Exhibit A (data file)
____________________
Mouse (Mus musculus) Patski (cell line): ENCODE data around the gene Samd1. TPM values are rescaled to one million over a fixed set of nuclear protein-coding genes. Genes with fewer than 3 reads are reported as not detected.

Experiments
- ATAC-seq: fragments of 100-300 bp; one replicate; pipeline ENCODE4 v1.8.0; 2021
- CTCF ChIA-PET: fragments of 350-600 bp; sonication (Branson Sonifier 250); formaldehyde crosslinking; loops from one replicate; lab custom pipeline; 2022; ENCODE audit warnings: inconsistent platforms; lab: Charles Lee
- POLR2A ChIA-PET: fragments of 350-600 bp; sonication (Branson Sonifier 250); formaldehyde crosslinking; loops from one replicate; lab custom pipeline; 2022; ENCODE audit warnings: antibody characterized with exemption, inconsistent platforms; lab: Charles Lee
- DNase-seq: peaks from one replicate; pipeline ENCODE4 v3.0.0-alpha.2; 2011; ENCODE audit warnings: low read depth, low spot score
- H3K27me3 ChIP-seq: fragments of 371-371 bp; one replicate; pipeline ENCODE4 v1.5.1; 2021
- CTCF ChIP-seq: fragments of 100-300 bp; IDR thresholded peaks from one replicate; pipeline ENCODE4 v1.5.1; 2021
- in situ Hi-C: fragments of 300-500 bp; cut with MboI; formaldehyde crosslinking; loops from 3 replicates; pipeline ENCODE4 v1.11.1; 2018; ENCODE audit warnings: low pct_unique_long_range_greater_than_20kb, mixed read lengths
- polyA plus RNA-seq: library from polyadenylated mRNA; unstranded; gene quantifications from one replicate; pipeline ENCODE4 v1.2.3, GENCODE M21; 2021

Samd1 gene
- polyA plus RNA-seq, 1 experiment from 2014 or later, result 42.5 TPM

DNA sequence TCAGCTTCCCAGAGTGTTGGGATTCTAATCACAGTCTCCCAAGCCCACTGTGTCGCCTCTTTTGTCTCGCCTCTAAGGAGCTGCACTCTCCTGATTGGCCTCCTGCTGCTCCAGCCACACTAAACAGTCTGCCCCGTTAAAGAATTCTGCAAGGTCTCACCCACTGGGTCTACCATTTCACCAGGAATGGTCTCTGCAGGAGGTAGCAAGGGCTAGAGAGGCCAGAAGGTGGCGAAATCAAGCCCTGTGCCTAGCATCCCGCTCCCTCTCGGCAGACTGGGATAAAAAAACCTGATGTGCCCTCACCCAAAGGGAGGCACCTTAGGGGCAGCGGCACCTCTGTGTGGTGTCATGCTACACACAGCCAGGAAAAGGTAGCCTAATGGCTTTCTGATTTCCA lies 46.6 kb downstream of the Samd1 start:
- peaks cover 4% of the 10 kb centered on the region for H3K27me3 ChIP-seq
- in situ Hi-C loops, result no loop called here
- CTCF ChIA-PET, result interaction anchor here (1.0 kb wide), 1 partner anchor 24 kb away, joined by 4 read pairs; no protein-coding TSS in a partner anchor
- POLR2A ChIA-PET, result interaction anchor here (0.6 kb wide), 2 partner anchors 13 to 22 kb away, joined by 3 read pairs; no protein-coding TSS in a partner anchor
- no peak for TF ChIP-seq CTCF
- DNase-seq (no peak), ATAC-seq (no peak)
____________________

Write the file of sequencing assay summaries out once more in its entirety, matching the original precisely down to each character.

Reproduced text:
Mouse (Mus musculus) Patski (cell line): ENCODE data around the gene Samd1. TPM values are rescaled to one million over a fixed set of nuclear protein-coding genes. Genes with fewer than 3 reads are reported as not detected.

Experiments
- ATAC-seq: fragments of 100-300 bp; one replicate; pipeline ENCODE4 v1.8.0; 2021
- CTCF ChIA-PET: fragments of 350-600 bp; sonication (Branson Sonifier 250); formaldehyde crosslinking; loops from one replicate; lab custom pipeline; 2022; ENCODE audit warnings: inconsistent platforms; lab: Charles Lee
- POLR2A ChIA-PET: fragments of 350-600 bp; sonication (Branson Sonifier 250); formaldehyde crosslinking; loops from one replicate; lab custom pipeline; 2022; ENCODE audit warnings: antibody characterized with exemption, inconsistent platforms; lab: Charles Lee
- DNase-seq: peaks from one replicate; pipeline ENCODE4 v3.0.0-alpha.2; 2011; ENCODE audit warnings: low read depth, low spot score
- H3K27me3 ChIP-seq: fragments of 371-371 bp; one replicate; pipeline ENCODE4 v1.5.1; 2021
- CTCF ChIP-seq: fragments of 100-300 bp; IDR thresholded peaks from one replicate; pipeline ENCODE4 v1.5.1; 2021
- in situ Hi-C: fragments of 300-500 bp; cut with MboI; formaldehyde crosslinking; loops from 3 replicates; pipeline ENCODE4 v1.11.1; 2018; ENCODE audit warnings: low pct_unique_long_range_greater_than_20kb, mixed read lengths
- polyA plus RNA-seq: library from polyadenylated mRNA; unstranded; gene quantifications from one replicate; pipeline ENCODE4 v1.2.3, GENCODE M21; 2021

Samd1 gene
- polyA plus RNA-seq, 1 experiment from 2014 or later, result 42.5 TPM

DNA sequence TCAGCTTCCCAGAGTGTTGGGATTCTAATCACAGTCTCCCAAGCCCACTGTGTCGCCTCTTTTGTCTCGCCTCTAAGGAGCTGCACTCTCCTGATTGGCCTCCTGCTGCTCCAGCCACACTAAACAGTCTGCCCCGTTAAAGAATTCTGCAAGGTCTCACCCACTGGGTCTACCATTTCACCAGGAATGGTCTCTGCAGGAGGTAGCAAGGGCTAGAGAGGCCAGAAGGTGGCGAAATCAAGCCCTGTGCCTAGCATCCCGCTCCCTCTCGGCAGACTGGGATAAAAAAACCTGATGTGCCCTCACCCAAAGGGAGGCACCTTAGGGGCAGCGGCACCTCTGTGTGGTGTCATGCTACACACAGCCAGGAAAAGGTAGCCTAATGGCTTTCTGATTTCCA lies 46.6 kb downstream of the Samd1 start:
- peaks cover 4% of the 10 kb centered on the region for H3K27me3 ChIP-seq
- in situ Hi-C loops, result no loop called here
- CTCF ChIA-PET, result interaction anchor here (1.0 kb wide), 1 partner anchor 24 kb away, joined by 4 read pairs; no protein-coding TSS in a partner anchor
- POLR2A ChIA-PET, result interaction anchor here (0.6 kb wide), 2 partner anchors 13 to 22 kb away, joined by 3 read pairs; no protein-coding TSS in a partner anchor
- no peak for TF ChIP-seq CTCF
- DNase-seq (no peak), ATAC-seq (no peak)